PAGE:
Providing a smooth transition

So, you’ve decided that you need to let a customer go. This can be an awkward conversation, but there are some things that will make it easier.

First, don’t make the decision to terminate a customer without a great deal of thought and planning. Know why you are doing it and the likely tradeoffs. In some cases, firing a customer may require you to inform your company’s senior management and/or the board of directors. There are some situations where it may be better to keep a customer, even if you’re losing money in the short-term. Be able to present a good business case for why you are making the choice you’re making.

Second, once you’ve made the decision to say “goodbye” to a customer you need to communicate clearly and with as much advance notice as possible. Again, this may be an awkward conversation - but it’s in everyone’s best interests to be open and honest about the reasoning. You should also consider having someone other than the customer’s current account manager or customer success manager deliver the bad news. In some cases, an executive from your company may be best suited to make the call, because it shows a higher level of investment in the customer.

Several years ago I worked with a services company that decided to terminate the pricing model under which we’d purchased their services. I wasn’t really pleased with their decision, but I understood it. The good news is this: because of the professional and proactive way the company told us goodbye, I still send them references.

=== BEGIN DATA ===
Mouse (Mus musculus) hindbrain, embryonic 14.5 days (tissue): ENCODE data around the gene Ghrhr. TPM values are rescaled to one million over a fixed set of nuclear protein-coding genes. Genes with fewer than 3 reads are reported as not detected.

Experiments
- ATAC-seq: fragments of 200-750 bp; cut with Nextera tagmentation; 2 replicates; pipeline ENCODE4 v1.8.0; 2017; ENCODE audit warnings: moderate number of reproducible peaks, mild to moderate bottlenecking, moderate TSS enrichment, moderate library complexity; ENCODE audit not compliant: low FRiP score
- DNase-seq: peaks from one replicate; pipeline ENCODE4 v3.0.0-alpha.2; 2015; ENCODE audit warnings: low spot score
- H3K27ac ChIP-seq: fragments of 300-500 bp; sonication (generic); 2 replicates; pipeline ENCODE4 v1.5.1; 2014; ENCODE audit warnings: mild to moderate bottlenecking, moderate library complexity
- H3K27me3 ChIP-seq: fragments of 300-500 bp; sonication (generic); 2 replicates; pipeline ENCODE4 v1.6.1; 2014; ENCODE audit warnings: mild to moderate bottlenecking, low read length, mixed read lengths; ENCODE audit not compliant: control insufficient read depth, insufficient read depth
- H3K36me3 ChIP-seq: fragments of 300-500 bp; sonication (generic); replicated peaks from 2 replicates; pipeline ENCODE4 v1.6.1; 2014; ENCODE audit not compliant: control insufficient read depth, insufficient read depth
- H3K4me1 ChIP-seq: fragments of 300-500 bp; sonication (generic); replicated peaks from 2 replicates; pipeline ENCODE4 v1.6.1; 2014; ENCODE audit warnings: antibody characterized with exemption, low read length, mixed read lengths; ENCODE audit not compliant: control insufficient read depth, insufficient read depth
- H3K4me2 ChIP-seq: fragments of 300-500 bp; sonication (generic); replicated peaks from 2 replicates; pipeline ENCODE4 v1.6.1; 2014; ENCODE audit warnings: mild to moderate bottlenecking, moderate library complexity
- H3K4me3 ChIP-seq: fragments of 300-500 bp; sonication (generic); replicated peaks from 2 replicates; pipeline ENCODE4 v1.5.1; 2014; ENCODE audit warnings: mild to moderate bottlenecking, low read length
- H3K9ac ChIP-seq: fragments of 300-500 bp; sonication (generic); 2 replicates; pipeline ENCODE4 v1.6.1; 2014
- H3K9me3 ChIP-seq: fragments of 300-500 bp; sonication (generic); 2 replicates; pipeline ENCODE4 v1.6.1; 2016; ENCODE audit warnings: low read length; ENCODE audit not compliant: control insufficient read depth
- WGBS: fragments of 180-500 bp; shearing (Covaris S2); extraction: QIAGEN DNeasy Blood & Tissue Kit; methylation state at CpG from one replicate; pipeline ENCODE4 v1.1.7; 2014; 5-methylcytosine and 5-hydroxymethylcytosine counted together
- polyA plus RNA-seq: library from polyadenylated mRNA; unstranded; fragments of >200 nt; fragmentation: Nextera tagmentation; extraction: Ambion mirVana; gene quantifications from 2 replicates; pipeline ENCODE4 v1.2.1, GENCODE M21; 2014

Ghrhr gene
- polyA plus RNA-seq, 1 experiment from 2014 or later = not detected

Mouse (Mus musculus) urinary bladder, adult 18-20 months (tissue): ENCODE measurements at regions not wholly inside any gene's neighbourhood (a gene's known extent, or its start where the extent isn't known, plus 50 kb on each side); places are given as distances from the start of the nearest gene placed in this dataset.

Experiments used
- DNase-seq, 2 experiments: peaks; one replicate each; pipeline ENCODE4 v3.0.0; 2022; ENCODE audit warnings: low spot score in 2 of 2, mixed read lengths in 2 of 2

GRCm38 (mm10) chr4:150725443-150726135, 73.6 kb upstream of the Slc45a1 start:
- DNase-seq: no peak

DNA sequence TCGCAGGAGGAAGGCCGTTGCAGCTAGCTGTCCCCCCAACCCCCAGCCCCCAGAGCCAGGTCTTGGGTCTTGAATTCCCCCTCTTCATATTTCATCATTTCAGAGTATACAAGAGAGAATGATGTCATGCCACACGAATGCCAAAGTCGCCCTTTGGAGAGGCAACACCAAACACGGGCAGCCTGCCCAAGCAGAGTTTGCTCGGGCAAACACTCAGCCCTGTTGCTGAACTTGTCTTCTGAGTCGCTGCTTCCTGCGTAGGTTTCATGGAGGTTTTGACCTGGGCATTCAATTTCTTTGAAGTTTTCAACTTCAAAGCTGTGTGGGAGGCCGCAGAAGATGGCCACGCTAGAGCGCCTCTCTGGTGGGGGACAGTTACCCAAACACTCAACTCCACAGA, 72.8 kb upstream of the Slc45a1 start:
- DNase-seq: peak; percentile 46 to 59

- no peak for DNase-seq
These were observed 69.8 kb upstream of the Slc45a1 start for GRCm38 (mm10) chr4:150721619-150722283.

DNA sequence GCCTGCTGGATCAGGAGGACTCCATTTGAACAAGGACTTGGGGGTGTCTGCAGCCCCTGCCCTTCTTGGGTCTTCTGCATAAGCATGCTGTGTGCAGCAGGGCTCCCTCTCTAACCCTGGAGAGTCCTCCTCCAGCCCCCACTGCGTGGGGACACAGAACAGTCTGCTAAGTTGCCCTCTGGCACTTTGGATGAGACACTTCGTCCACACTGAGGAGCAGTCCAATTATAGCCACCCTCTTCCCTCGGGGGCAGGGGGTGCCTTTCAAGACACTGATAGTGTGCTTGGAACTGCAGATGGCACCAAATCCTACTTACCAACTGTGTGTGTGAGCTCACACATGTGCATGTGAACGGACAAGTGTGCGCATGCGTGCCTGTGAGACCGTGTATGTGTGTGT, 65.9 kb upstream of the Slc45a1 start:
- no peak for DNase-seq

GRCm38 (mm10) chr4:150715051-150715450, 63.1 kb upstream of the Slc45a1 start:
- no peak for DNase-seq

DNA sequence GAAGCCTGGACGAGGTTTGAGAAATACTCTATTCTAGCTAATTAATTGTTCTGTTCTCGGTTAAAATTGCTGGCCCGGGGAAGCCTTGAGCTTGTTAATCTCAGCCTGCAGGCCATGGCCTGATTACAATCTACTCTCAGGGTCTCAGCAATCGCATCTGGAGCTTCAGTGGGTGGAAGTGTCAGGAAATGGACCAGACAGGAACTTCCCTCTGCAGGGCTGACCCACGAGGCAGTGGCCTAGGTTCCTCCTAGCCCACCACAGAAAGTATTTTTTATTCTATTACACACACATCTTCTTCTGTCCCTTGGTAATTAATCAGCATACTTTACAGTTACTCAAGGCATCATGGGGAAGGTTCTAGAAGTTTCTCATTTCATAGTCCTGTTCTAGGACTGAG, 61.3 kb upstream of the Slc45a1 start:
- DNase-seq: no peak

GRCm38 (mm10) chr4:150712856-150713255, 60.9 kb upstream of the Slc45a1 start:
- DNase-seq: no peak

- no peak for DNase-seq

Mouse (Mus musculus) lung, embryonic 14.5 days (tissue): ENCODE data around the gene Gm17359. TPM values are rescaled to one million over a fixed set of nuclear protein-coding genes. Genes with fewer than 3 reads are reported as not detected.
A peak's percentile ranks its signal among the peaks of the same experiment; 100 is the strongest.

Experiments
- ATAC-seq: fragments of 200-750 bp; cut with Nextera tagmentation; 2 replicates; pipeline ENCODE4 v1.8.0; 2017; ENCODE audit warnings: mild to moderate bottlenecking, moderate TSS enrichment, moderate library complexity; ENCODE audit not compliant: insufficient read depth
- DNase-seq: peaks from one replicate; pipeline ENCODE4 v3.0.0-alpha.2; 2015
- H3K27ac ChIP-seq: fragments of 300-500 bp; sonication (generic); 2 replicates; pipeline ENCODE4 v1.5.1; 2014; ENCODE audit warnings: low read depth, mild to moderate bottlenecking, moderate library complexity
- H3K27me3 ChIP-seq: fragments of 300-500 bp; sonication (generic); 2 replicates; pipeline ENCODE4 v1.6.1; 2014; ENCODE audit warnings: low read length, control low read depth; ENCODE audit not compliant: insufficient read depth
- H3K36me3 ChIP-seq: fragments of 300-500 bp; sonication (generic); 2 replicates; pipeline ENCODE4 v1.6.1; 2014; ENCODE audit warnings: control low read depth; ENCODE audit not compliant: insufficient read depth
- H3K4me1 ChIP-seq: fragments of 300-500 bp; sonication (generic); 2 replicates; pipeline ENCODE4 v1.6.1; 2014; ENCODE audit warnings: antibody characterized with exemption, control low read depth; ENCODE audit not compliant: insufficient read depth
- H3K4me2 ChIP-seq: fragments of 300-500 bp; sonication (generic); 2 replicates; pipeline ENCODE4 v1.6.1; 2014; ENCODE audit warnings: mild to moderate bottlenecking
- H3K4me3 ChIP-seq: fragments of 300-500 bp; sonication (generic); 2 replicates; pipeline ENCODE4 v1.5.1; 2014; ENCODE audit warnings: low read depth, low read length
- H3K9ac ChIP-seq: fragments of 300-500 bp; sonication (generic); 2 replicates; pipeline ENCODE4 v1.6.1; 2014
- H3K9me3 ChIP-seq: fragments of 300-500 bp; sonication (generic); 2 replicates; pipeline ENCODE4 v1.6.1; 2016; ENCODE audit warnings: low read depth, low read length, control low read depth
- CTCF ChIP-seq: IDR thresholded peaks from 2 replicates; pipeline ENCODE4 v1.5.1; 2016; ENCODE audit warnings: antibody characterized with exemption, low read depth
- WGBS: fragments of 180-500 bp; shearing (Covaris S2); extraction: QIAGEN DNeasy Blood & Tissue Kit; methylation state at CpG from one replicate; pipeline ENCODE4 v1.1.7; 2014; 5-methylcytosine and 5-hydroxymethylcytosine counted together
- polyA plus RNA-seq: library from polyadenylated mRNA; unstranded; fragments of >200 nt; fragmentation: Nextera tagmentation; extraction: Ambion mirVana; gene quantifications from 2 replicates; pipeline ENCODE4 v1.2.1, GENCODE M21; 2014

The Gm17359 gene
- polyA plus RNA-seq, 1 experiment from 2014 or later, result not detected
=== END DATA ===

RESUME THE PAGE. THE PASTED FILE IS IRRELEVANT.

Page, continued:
The third point to consider ties into the previous one. If you are leaving a customer behind, it is incumbent upon you to make their transition as smooth and seamless as possible. Customers will tend to remember how well or how poorly you treated them in a transition. If the customer has used your system to store proprietary information, make sure they have all the information sent back to them in an easily-accessible format at the end of your relationship. If there are any outstanding action items of work to be completed for them, create a “punch list” and mark off the items as you go. I’d even suggest going as far as holding a final wrap-up call with the customer to ensure you’ve both thought of all the last minute things needed to close the relationship well.

Finally, if you left on a good note don’t be afraid to check in with your (now former) customer occasionally. If you helped them move to a new vendor, ask them how the relationship is going. The idea isn’t necessarily to regain them as a customer, but it’s to invest in a business relationship. If your former customer has issues, problems or questions - do what you can to help them out, without damaging other relationships. They’ll value the fact that you stayed in touch even when there’s no immediate economic gain for you.

Final Thoughts

Ending a business relationship isn’t much easier than ending a personal one. That said, if you are proactive and professional about how the ending is handled, you have a much better chance of the customer viewing your brand in a positive light.

 

This entry was posted in Account Management, bad customers, advice, relationship management

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Jim Jones

Jim is the founder and CEO of Voyant Consulting. Jim has a proven building and leading Customer Success and Customer Support organizations for both large and small companies with global reach.